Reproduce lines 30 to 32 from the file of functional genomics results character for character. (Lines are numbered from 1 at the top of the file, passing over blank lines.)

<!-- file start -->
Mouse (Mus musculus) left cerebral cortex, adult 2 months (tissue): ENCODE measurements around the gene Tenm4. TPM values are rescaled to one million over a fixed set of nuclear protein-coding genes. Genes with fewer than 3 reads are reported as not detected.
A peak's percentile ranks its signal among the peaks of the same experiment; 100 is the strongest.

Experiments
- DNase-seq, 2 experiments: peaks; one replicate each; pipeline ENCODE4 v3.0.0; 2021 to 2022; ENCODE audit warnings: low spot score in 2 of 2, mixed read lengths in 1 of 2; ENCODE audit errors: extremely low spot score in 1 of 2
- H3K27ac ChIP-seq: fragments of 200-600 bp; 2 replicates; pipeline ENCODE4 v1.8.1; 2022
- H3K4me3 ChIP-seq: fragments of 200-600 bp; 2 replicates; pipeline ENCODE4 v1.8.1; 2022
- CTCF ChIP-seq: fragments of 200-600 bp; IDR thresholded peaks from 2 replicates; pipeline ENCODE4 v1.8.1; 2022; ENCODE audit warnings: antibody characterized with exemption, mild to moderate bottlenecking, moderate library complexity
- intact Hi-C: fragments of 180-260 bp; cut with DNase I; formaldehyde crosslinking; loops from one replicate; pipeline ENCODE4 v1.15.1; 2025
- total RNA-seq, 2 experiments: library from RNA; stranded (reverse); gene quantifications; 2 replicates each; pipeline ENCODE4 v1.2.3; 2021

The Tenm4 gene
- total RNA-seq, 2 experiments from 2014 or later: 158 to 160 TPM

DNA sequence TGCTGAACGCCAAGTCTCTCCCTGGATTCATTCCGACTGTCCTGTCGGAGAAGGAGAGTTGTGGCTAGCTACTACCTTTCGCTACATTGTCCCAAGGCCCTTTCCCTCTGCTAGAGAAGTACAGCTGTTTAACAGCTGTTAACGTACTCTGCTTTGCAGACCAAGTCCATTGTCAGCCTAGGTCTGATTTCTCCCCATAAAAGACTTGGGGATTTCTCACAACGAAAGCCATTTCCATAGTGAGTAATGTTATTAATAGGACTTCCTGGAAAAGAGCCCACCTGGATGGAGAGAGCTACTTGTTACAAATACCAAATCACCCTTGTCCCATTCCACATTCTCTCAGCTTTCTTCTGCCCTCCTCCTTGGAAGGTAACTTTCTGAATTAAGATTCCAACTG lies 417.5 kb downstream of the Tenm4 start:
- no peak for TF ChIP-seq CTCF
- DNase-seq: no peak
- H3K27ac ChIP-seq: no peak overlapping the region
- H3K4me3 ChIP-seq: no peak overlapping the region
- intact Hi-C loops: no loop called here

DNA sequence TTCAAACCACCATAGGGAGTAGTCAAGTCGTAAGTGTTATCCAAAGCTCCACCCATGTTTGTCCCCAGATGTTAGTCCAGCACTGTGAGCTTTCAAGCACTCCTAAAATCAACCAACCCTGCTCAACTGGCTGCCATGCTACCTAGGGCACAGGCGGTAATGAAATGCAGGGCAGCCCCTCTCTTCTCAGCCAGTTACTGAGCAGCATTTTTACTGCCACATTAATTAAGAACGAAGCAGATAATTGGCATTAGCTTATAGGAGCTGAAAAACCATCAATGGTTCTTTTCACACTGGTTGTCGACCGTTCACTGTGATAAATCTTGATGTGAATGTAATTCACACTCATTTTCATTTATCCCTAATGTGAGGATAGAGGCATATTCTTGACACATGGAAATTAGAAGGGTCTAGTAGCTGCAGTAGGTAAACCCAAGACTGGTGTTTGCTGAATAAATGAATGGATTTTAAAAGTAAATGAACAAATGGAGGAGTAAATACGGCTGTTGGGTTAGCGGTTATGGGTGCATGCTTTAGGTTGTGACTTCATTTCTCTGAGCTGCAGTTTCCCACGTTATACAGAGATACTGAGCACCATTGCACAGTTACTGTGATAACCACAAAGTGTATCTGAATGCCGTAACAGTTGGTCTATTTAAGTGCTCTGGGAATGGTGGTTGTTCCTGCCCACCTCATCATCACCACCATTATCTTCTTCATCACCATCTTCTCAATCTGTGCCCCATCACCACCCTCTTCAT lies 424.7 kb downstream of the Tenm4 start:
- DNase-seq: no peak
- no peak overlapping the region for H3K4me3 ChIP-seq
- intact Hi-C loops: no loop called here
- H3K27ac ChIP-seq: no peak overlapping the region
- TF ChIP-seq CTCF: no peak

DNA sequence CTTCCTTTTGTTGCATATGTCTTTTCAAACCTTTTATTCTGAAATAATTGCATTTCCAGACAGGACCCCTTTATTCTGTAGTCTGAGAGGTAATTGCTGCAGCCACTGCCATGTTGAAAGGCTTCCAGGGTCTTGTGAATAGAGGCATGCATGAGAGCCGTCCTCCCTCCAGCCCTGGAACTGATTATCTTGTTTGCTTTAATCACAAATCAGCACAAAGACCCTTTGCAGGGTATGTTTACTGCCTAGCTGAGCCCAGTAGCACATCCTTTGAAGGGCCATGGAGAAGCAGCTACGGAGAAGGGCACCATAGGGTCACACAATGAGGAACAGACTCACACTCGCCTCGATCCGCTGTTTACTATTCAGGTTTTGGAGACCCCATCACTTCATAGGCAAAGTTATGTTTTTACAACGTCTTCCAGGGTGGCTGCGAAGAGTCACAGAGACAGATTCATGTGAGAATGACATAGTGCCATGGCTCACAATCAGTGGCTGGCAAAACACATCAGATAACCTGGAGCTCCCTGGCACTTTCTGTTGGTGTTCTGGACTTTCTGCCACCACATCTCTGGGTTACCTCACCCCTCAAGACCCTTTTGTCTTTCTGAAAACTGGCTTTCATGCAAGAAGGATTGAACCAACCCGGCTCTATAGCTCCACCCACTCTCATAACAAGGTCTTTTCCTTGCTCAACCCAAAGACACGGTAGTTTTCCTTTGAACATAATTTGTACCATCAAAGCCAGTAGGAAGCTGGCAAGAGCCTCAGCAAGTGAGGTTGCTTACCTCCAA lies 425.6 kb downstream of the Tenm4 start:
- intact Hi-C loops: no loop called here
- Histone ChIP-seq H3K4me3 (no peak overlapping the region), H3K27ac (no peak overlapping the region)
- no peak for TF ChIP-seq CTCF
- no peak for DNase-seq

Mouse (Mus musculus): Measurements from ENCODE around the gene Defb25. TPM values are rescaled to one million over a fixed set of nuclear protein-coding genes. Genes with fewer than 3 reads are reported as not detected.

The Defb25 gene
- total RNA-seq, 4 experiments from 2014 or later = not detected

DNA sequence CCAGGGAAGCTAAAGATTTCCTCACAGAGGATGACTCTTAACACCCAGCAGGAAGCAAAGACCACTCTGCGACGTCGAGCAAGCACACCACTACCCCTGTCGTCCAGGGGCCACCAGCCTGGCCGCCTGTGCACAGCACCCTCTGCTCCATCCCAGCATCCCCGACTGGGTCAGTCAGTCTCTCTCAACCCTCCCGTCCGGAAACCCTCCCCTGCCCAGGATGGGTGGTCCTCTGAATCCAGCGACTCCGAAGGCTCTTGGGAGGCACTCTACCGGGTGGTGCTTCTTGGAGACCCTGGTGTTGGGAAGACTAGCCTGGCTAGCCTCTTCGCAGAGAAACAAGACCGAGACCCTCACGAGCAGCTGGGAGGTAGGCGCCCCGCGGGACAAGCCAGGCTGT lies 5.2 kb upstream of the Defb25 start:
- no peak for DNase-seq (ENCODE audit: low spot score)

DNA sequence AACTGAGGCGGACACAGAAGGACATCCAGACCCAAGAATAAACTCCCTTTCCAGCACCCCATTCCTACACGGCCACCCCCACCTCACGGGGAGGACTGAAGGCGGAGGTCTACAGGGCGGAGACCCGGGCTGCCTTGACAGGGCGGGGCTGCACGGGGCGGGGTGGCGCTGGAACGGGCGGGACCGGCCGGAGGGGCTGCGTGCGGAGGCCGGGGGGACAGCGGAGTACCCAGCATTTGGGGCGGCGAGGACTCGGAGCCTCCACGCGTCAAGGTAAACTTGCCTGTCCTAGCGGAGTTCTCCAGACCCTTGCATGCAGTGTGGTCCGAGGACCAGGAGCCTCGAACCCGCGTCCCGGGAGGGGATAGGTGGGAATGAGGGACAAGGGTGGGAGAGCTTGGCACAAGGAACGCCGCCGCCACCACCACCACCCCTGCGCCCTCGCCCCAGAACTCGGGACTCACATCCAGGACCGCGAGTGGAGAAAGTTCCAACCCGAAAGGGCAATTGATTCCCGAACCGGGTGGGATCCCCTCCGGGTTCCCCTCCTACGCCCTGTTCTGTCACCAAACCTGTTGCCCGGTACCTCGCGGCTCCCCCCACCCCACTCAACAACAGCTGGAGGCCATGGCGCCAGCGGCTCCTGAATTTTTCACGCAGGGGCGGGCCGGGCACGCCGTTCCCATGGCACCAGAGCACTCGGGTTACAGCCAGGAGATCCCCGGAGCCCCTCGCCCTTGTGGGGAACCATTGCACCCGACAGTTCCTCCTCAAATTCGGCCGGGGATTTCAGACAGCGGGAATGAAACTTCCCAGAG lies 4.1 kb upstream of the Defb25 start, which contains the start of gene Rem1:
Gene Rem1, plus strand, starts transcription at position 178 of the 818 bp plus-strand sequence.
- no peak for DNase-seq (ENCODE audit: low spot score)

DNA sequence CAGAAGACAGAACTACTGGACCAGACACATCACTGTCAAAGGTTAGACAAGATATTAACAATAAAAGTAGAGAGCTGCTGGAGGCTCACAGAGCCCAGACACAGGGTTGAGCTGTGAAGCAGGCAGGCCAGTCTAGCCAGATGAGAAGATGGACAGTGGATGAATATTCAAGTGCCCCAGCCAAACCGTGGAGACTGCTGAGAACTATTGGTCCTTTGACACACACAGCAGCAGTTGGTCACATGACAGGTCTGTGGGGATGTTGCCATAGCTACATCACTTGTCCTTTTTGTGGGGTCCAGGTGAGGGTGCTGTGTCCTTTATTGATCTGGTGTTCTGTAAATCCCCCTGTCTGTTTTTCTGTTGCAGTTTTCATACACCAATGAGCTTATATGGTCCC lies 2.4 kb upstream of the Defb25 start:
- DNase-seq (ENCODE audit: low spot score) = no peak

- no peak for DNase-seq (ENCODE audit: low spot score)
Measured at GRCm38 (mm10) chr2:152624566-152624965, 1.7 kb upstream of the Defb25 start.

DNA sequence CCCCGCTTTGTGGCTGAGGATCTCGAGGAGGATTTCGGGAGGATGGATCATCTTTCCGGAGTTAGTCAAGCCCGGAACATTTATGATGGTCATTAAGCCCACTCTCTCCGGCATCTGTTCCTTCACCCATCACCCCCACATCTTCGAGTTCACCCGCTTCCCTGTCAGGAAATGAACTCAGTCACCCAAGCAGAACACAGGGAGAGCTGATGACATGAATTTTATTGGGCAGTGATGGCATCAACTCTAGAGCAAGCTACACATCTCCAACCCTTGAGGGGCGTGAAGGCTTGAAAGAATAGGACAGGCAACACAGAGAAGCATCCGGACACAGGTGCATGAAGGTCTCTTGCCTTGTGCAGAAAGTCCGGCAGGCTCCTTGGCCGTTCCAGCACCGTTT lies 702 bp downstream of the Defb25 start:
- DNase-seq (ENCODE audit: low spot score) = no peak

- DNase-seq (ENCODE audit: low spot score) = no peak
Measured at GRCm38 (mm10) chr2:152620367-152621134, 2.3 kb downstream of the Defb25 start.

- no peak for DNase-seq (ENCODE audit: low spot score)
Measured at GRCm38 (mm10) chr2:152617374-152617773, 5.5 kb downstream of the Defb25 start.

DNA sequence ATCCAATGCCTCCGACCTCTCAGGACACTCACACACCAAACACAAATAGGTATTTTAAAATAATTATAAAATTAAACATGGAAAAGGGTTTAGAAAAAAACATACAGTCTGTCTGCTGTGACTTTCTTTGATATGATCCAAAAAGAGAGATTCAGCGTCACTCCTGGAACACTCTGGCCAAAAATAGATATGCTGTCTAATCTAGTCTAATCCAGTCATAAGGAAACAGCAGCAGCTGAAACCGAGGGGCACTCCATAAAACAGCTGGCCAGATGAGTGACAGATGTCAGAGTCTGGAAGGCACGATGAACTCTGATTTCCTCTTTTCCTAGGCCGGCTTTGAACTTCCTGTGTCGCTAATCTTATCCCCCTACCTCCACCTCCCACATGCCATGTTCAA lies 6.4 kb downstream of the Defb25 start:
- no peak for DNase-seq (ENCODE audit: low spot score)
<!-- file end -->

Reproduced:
The Defb25 gene
- total RNA-seq, 4 experiments from 2014 or later = not detected

DNA sequence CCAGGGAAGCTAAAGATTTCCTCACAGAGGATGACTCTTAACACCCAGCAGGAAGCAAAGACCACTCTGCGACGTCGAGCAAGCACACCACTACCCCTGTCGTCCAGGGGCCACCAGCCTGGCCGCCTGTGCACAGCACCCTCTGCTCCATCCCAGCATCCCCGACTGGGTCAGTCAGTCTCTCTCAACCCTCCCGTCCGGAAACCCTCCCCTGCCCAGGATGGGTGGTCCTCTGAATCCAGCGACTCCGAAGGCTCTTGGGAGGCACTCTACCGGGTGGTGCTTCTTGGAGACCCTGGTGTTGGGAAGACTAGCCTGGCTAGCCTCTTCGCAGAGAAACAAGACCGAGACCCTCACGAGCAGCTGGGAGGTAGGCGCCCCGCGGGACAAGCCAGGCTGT lies 5.2 kb upstream of the Defb25 start: